Sustainable business models and social enterprise models count on our ability to understand why our customers buy and use our products and services. Our most successful clients have developed an uncanny sixth sense ability to know the customer’s motivations better than the customer.

On their home turf.

“Home turf”, for many of our clients, means¬†WEIRD countries. Now before anyone takes offense –¬†WEIRD stands for¬†Western,¬†Educated,¬†Industrialized,¬†Rich, and¬†Democratic. As long as they grow their ventures into other WEIRD markets, that sixth sense about customer motivation can serve them. But go beyond, and it’s a different story (to which our clients with global reach can attest).

weirdstudylesscrop-Mark_McGinnis

Why is this so?  Why do some of our instincts about customer motives in foreign markets turn out to be wrong Рand sometimes waaay wrong??

“We Aren’t the World” is a brilliant article / interview about three researchers at University of British Columbia who, according to author, Ethan Watters, “are shaking the foundations of psychology and economics‚ÄĒand hoping to change the way social scientists think about human behavior and culture.”

Their work has taken them around the world, testing how¬†perceptions, behaviors, and motivations vary by culture. Along the way, they discovered significant biases in the research methods of “…a¬†vast amount of scholarly literature in the social sciences‚ÄĒparticularly in economics and psychology…”

“As the three continued their work, they noticed something else that was remarkable: again and again one group of people appeared to be particularly unusual when compared to other populations‚ÄĒwith perceptions, behaviors, and motivations that were almost always sliding down one end of the human bell curve.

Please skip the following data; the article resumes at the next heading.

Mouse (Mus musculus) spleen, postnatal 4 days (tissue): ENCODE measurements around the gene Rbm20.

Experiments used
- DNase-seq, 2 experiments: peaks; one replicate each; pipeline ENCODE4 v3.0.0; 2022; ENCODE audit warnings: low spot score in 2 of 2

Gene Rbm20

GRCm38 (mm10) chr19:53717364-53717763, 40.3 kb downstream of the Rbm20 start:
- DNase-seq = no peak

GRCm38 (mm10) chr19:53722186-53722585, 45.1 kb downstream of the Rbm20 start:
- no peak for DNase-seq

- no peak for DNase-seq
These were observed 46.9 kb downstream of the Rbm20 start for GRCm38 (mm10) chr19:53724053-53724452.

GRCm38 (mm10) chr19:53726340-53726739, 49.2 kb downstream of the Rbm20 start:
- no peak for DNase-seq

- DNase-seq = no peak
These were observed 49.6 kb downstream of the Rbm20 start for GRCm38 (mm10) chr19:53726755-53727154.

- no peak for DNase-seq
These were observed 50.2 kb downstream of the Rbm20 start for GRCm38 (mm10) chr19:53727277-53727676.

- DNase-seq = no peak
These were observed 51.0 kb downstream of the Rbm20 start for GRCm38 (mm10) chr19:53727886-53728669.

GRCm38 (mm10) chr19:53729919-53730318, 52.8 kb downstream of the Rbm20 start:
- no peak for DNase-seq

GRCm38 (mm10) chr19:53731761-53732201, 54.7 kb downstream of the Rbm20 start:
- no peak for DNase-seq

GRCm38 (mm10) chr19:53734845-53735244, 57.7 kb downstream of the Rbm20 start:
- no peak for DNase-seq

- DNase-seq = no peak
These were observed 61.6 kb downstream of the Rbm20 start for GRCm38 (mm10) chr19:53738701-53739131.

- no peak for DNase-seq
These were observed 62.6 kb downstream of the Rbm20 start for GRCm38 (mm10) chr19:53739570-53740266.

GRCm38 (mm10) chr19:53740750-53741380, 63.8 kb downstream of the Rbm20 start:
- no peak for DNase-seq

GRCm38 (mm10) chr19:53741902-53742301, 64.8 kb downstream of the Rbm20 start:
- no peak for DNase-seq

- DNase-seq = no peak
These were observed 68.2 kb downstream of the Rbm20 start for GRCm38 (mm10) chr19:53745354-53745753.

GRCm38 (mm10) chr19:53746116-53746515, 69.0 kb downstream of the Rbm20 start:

In the end they titled their paper ‚ÄúThe Weirdest People in the World‚ÄĚ (pdf) By ‚Äúweird‚ÄĚ they meant both unusual and Western, Educated, Industrialized, Rich, and Democratic. It is not just our Western habits and cultural preferences that are different from the rest of the world, it appears. The very way we think about ourselves and others‚ÄĒand even the way we perceive reality‚ÄĒmakes us distinct from other humans on the planet, not to mention from the vast majority of our ancestors. Among Westerners, the data showed that Americans were often the most unusual, leading the researchers to conclude that ‚ÄúAmerican participants are exceptional even within the unusual population of Westerners‚ÄĒoutliers among outliers.‚ÄĚ

Given the data, they concluded that social scientists could not possibly have picked a worse population from which to draw broad generalizations. Researchers had been doing the equivalent of studying penguins while believing that they were learning insights applicable to all birds.”